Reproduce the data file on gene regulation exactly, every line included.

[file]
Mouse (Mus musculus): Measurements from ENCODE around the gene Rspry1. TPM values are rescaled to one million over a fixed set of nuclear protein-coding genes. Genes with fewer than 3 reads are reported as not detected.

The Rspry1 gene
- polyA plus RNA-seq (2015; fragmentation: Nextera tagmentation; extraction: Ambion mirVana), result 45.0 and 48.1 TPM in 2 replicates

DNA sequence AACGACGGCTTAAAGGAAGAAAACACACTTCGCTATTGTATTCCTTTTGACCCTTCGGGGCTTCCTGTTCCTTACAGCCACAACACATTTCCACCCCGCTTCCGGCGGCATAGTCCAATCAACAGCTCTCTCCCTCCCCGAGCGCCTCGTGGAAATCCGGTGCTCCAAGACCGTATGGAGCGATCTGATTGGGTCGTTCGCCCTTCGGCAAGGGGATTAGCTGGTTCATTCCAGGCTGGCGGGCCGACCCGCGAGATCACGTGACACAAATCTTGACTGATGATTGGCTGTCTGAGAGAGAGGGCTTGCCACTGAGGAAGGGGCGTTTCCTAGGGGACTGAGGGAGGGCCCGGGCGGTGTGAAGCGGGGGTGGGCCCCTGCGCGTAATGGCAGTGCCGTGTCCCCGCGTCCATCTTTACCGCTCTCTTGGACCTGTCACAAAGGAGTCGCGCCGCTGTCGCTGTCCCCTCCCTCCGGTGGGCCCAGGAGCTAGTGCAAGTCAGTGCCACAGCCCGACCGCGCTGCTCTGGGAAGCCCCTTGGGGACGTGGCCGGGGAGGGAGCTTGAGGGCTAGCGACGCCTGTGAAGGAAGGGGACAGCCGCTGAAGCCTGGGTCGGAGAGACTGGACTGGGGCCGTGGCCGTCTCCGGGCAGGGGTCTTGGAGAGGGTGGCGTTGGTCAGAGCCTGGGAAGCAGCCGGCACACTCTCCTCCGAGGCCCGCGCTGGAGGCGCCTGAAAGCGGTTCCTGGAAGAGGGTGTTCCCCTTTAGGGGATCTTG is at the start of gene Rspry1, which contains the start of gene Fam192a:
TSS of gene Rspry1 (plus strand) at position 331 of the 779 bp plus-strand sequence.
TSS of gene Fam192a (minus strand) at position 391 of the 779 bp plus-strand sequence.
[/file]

Mouse (Mus musculus): Measurements from ENCODE around the gene Rspry1. TPM values are rescaled to one million over a fixed set of nuclear protein-coding genes. Genes with fewer than 3 reads are reported as not detected.

The Rspry1 gene
- polyA plus RNA-seq (2015; fragmentation: Nextera tagmentation; extraction: Ambion mirVana), result 45.0 and 48.1 TPM in 2 replicates

DNA sequence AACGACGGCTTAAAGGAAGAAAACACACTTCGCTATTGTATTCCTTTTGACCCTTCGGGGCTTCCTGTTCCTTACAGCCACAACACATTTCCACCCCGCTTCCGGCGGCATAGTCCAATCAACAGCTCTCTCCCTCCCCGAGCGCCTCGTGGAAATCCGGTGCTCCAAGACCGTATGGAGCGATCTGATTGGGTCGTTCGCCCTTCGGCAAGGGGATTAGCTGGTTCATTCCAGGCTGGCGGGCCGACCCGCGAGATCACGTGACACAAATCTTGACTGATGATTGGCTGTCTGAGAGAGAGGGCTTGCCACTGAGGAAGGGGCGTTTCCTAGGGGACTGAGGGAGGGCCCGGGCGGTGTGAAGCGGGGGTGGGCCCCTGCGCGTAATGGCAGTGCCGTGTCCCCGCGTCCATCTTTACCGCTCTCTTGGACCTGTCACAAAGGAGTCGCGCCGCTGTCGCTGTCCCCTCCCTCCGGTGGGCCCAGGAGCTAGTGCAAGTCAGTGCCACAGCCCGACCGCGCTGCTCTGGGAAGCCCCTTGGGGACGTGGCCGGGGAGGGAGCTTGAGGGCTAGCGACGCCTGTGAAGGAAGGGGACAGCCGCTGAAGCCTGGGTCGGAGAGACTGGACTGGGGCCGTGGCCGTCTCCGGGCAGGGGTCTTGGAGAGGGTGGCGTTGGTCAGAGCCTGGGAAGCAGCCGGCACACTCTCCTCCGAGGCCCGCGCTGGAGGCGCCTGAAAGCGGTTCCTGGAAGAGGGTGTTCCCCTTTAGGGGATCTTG is at the start of gene Rspry1, which contains the start of gene Fam192a:
TSS of gene Rspry1 (plus strand) at position 331 of the 779 bp plus-strand sequence.
TSS of gene Fam192a (minus strand) at position 391 of the 779 bp plus-strand sequence.